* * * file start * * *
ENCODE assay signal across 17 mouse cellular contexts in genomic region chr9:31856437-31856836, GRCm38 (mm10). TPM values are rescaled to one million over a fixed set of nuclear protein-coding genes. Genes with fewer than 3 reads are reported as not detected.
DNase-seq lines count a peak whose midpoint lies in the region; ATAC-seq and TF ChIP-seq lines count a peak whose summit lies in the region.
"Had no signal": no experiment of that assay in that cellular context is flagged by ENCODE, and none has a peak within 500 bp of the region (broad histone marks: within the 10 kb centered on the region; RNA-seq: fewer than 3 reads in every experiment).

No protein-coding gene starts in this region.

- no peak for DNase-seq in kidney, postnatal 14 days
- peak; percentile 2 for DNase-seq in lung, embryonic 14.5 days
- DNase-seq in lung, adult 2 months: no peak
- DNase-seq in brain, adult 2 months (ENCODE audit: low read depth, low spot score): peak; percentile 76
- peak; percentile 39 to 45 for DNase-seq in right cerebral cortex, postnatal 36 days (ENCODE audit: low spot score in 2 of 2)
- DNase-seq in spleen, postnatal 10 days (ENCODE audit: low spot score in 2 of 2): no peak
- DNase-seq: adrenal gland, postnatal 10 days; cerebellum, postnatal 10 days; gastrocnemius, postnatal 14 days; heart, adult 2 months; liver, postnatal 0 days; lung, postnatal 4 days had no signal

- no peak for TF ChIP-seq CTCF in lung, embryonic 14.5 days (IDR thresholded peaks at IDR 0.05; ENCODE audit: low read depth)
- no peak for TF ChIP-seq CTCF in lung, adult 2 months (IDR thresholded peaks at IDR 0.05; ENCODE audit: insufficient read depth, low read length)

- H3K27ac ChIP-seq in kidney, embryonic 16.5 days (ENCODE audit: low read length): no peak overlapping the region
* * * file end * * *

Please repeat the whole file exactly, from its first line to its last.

ENCODE assay signal across 17 mouse cellular contexts in genomic region chr9:31856437-31856836, GRCm38 (mm10). TPM values are rescaled to one million over a fixed set of nuclear protein-coding genes. Genes with fewer than 3 reads are reported as not detected.
DNase-seq lines count a peak whose midpoint lies in the region; ATAC-seq and TF ChIP-seq lines count a peak whose summit lies in the region.
"Had no signal": no experiment of that assay in that cellular context is flagged by ENCODE, and none has a peak within 500 bp of the region (broad histone marks: within the 10 kb centered on the region; RNA-seq: fewer than 3 reads in every experiment).

No protein-coding gene starts in this region.

- no peak for DNase-seq in kidney, postnatal 14 days
- peak; percentile 2 for DNase-seq in lung, embryonic 14.5 days
- DNase-seq in lung, adult 2 months: no peak
- DNase-seq in brain, adult 2 months (ENCODE audit: low read depth, low spot score): peak; percentile 76
- peak; percentile 39 to 45 for DNase-seq in right cerebral cortex, postnatal 36 days (ENCODE audit: low spot score in 2 of 2)
- DNase-seq in spleen, postnatal 10 days (ENCODE audit: low spot score in 2 of 2): no peak
- DNase-seq: adrenal gland, postnatal 10 days; cerebellum, postnatal 10 days; gastrocnemius, postnatal 14 days; heart, adult 2 months; liver, postnatal 0 days; lung, postnatal 4 days had no signal

- no peak for TF ChIP-seq CTCF in lung, embryonic 14.5 days (IDR thresholded peaks at IDR 0.05; ENCODE audit: low read depth)
- no peak for TF ChIP-seq CTCF in lung, adult 2 months (IDR thresholded peaks at IDR 0.05; ENCODE audit: insufficient read depth, low read length)

- H3K27ac ChIP-seq in kidney, embryonic 16.5 days (ENCODE audit: low read length): no peak overlapping the region